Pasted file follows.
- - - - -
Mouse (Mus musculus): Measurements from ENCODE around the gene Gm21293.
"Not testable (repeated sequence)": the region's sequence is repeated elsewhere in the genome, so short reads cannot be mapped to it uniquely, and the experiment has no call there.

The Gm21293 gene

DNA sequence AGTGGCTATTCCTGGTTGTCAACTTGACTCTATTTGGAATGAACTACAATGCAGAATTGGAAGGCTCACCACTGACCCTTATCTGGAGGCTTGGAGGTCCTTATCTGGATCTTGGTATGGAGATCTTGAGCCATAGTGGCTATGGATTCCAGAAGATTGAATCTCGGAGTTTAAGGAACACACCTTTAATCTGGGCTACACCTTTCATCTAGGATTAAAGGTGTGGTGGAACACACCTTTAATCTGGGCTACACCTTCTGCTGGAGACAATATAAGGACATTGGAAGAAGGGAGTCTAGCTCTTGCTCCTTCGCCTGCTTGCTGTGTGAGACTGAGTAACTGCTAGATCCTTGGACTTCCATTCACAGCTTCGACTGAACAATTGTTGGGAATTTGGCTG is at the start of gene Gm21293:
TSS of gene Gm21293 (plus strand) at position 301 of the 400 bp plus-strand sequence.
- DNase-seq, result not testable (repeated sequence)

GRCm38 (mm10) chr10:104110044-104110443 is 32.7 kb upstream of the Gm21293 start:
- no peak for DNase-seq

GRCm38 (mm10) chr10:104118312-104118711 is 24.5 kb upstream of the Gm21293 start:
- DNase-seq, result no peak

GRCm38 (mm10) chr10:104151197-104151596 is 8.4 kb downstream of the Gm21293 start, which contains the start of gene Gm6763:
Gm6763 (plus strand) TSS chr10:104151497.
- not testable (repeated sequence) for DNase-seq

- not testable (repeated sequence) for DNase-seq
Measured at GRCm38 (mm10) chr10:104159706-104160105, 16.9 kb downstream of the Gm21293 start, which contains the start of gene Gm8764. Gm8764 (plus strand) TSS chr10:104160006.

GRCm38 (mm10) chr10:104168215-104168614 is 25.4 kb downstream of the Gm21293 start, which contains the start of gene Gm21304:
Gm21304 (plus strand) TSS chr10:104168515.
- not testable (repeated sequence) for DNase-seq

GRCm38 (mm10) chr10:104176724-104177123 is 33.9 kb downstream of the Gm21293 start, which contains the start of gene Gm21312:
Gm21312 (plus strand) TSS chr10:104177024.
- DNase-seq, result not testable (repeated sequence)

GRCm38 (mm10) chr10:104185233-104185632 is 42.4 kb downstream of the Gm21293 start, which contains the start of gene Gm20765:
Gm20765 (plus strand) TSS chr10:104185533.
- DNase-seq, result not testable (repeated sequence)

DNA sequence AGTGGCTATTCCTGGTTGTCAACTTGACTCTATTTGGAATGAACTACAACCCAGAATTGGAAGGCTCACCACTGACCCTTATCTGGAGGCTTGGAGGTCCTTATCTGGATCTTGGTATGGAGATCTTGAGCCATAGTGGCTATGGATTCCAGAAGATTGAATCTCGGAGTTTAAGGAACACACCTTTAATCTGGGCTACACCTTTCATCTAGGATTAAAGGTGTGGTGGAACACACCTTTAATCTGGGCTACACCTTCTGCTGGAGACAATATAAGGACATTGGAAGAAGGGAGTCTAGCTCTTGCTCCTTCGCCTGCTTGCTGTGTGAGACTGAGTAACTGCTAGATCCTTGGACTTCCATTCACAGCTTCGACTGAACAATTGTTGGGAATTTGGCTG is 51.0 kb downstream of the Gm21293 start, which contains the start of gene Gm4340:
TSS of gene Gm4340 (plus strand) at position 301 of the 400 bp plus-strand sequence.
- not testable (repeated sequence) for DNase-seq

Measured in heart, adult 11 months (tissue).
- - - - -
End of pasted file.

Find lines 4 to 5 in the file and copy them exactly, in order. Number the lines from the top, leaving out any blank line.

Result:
DNA sequence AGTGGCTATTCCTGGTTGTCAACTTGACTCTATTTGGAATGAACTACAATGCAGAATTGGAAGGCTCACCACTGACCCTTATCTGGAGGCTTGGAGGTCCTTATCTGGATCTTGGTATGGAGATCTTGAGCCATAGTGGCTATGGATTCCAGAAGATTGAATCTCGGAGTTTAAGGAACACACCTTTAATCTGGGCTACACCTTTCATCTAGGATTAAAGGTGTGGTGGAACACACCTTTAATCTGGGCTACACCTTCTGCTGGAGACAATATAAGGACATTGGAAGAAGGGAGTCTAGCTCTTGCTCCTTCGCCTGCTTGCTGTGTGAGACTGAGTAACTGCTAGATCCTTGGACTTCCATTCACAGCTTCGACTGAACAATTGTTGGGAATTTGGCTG is at the start of gene Gm21293:
TSS of gene Gm21293 (plus strand) at position 301 of the 400 bp plus-strand sequence.